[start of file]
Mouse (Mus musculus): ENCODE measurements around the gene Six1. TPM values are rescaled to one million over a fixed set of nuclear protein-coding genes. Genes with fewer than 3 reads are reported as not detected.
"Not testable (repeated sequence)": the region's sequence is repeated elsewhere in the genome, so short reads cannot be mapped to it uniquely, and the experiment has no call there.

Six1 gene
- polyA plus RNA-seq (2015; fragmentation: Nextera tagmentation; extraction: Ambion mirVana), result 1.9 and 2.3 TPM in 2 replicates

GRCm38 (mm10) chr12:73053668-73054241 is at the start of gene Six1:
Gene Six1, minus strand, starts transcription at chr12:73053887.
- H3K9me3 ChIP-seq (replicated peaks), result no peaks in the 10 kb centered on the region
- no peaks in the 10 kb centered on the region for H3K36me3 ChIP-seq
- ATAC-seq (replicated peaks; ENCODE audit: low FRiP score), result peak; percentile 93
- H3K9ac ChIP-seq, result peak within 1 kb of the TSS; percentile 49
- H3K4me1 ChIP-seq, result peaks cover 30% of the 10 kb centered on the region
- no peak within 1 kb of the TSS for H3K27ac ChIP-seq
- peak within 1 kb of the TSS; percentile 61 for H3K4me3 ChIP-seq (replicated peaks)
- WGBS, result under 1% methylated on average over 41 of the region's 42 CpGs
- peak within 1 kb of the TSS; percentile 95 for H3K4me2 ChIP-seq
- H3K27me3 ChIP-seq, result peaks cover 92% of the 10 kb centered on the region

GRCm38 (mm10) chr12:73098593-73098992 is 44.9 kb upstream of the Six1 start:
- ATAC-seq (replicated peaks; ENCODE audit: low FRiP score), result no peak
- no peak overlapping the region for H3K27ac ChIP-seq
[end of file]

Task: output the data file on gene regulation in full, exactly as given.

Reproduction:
Mouse (Mus musculus): ENCODE measurements around the gene Six1. TPM values are rescaled to one million over a fixed set of nuclear protein-coding genes. Genes with fewer than 3 reads are reported as not detected.
"Not testable (repeated sequence)": the region's sequence is repeated elsewhere in the genome, so short reads cannot be mapped to it uniquely, and the experiment has no call there.

Six1 gene
- polyA plus RNA-seq (2015; fragmentation: Nextera tagmentation; extraction: Ambion mirVana), result 1.9 and 2.3 TPM in 2 replicates

GRCm38 (mm10) chr12:73053668-73054241 is at the start of gene Six1:
Gene Six1, minus strand, starts transcription at chr12:73053887.
- H3K9me3 ChIP-seq (replicated peaks), result no peaks in the 10 kb centered on the region
- no peaks in the 10 kb centered on the region for H3K36me3 ChIP-seq
- ATAC-seq (replicated peaks; ENCODE audit: low FRiP score), result peak; percentile 93
- H3K9ac ChIP-seq, result peak within 1 kb of the TSS; percentile 49
- H3K4me1 ChIP-seq, result peaks cover 30% of the 10 kb centered on the region
- no peak within 1 kb of the TSS for H3K27ac ChIP-seq
- peak within 1 kb of the TSS; percentile 61 for H3K4me3 ChIP-seq (replicated peaks)
- WGBS, result under 1% methylated on average over 41 of the region's 42 CpGs
- peak within 1 kb of the TSS; percentile 95 for H3K4me2 ChIP-seq
- H3K27me3 ChIP-seq, result peaks cover 92% of the 10 kb centered on the region

GRCm38 (mm10) chr12:73098593-73098992 is 44.9 kb upstream of the Six1 start:
- ATAC-seq (replicated peaks; ENCODE audit: low FRiP score), result no peak
- no peak overlapping the region for H3K27ac ChIP-seq